Looking for weaknesses in studies (it’s worth comparing the number of responses to the question compared to the number of respondents), and the weaknesses in reports of studies, is a critical things that needs to be taught to kids, lest they become victims of …..

    Journalists, bloggers, …. and indeed governments.

    I refer you to the travesties of Kevin Andrew and those preparing reports to submissions to the Citizenship Testing bill and previous departmental inquiries. I’ve seen some doozies:

    Citizenship testing, particularly the spin that most people were in favor of the bill.

    The Victorian Immigrant and Refugee Women’s Coalition pointed to the 70% of 148 published submissions for the 2006 discussions on the issue were against the idea behind the bill. I note this is not highlighted indicated on the site, and further that the summary report from that consultative process gives a lot more emphasis on the values Australians should have, but little to the concept of a test (see p4), which is opposed by 68% of organizations (14% “unclear” and 18% in favor). Unfortunately, 1500 odd individual submissions aren’t public because of the need to anonymize them, or the department is having trouble contacting people to seek consent to publish. (I wonder how hard they tried).

    My review of the NT land-grab "inquiry" points out another travesty:

    Despite most submissions saying the package should have followed at least some the recommendations of Andersen and wild, and more urging rejection of at least most aspects of the legislation than supporting it, the Key Issues section (of the final report) states:

    Virtually without exception, witnesses and submitters welcomed the intent of the Australian Government’s intervention package and some were strongly supportive of the package itself.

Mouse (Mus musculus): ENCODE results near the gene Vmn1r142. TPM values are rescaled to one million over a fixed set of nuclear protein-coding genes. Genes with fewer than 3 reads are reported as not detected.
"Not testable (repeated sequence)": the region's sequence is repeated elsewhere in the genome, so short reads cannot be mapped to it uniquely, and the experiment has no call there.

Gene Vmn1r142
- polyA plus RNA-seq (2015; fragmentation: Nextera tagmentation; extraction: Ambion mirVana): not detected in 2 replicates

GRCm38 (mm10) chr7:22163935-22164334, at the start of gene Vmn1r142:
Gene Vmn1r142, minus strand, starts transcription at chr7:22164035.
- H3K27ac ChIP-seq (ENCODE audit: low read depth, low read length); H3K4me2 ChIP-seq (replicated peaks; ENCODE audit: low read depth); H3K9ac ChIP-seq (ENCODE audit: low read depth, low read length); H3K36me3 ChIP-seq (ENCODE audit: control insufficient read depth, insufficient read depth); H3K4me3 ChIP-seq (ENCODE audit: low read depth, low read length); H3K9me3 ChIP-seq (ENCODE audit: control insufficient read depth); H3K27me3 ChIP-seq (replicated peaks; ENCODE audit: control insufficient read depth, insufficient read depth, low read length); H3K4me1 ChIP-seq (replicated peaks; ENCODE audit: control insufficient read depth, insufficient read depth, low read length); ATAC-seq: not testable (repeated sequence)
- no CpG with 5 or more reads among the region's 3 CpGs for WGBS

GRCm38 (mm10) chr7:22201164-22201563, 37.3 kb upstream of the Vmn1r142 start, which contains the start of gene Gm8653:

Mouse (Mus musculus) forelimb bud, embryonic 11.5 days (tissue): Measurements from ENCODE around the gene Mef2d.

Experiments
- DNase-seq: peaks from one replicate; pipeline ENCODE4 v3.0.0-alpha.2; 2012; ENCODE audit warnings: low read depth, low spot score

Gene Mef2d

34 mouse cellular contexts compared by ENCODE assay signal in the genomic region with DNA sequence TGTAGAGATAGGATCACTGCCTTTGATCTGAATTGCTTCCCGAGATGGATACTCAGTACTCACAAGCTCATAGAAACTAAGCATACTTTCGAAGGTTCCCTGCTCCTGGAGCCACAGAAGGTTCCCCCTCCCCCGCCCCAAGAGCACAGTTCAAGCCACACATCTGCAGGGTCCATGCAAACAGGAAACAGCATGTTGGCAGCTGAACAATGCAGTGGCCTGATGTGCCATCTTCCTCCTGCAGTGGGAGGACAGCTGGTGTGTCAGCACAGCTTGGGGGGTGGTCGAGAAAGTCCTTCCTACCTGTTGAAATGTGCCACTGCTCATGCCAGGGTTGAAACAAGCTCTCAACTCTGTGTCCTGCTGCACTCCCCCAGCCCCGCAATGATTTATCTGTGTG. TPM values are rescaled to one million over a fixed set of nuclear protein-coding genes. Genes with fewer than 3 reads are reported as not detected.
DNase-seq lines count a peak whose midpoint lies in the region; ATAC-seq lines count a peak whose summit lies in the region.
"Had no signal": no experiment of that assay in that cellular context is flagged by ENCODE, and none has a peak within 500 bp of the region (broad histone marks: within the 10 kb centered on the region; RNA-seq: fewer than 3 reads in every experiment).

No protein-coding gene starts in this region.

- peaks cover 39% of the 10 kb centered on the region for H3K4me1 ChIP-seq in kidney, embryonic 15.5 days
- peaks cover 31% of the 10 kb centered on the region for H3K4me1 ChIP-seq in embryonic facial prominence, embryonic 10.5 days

In fact, Andrew Bartlett’s dissenting report went further, saying the majority report (including ALP support), "verballed" submitters. Yet the government still couched things in statistical language!

    Spinning an easily-unspun headline about kids hating Middle Eastern food is one thing, spinning contributions to senate inquiries for political gain is another!

    I wonder how many others would have got the point?

  3. Dave Bath said

    L: I wondered why you hadn’t looked at the 2006 questionnaire before asking about the design, then I realized my link was broken. Fixed now.

    I’ll also point to the student resources section, where the first thing our chief statistician says to kids about the nature of statistics is

    Statistical thinking will one day be as necessary for efficient citizenship as the ability to read and write. – H. G. Wells

  4. zombinol said

    Spot on lauredhel, it was the first thing that struck me as smelly, then I wondered would kids have put spaghetti in with noodles? because that could have the potential effect of skewing the perception of the Asian numbers.

    I find the skewing of the options like this disturbing propaganda.

    Is there a public copy of the questionnaires?

  5. Dave Bath said

    Yep, here is the 2006 questionnaire that provided the data I abused, a la Andrew Bolt.

    I cannot give you the 2008 questionnaire (which, being the same across a number of nations, will have been prepared by decent propeller-heads), because you have to be at a registered school and know your student id number. Impersonate a minor across the internet? Not me! Perhaps if any teachers read this, they could cut and paste something?